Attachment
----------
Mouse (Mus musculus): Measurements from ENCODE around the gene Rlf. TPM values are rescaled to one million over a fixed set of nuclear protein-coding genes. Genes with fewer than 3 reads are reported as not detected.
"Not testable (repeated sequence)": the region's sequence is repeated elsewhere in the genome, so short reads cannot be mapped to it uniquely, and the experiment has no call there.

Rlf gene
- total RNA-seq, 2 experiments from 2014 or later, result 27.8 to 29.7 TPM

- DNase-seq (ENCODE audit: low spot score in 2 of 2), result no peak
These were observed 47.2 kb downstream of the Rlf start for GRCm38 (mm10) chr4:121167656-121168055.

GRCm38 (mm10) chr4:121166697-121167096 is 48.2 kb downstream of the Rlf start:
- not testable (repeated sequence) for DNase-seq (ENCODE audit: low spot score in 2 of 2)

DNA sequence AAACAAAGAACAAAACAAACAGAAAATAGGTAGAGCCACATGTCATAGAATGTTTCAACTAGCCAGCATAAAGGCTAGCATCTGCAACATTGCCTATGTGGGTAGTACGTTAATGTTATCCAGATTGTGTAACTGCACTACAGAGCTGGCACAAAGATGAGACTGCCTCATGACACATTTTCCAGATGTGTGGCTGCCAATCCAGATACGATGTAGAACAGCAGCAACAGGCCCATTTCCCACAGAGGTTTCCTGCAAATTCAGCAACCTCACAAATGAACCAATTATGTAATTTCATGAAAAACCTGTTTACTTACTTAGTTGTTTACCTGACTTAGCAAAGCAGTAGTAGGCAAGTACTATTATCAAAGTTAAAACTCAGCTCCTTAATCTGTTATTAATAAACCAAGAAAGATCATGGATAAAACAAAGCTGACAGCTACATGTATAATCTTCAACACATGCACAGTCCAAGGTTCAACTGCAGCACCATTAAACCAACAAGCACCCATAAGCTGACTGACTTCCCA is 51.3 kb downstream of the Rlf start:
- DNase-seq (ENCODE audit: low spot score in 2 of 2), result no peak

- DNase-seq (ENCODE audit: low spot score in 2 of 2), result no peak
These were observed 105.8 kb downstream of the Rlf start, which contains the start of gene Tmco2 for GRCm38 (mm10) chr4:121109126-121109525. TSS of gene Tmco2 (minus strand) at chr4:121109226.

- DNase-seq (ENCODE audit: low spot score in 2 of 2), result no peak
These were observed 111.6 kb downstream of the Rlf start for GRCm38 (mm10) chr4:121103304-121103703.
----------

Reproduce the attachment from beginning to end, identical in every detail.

Mouse (Mus musculus): Measurements from ENCODE around the gene Rlf. TPM values are rescaled to one million over a fixed set of nuclear protein-coding genes. Genes with fewer than 3 reads are reported as not detected.
"Not testable (repeated sequence)": the region's sequence is repeated elsewhere in the genome, so short reads cannot be mapped to it uniquely, and the experiment has no call there.

Rlf gene
- total RNA-seq, 2 experiments from 2014 or later, result 27.8 to 29.7 TPM

- DNase-seq (ENCODE audit: low spot score in 2 of 2), result no peak
These were observed 47.2 kb downstream of the Rlf start for GRCm38 (mm10) chr4:121167656-121168055.

GRCm38 (mm10) chr4:121166697-121167096 is 48.2 kb downstream of the Rlf start:
- not testable (repeated sequence) for DNase-seq (ENCODE audit: low spot score in 2 of 2)

DNA sequence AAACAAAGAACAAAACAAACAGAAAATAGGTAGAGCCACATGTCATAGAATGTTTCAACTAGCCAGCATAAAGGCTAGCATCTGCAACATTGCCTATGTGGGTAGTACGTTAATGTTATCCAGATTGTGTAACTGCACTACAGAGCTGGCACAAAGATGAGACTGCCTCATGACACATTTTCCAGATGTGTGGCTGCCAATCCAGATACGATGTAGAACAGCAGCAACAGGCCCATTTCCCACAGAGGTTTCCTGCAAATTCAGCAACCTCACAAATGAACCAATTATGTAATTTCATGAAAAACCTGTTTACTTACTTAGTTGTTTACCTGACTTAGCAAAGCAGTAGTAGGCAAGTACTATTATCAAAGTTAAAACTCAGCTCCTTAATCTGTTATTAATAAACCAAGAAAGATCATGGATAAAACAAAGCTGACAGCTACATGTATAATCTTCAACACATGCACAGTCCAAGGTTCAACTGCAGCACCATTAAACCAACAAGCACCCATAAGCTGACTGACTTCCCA is 51.3 kb downstream of the Rlf start:
- DNase-seq (ENCODE audit: low spot score in 2 of 2), result no peak

- DNase-seq (ENCODE audit: low spot score in 2 of 2), result no peak
These were observed 105.8 kb downstream of the Rlf start, which contains the start of gene Tmco2 for GRCm38 (mm10) chr4:121109126-121109525. TSS of gene Tmco2 (minus strand) at chr4:121109226.

- DNase-seq (ENCODE audit: low spot score in 2 of 2), result no peak
These were observed 111.6 kb downstream of the Rlf start for GRCm38 (mm10) chr4:121103304-121103703.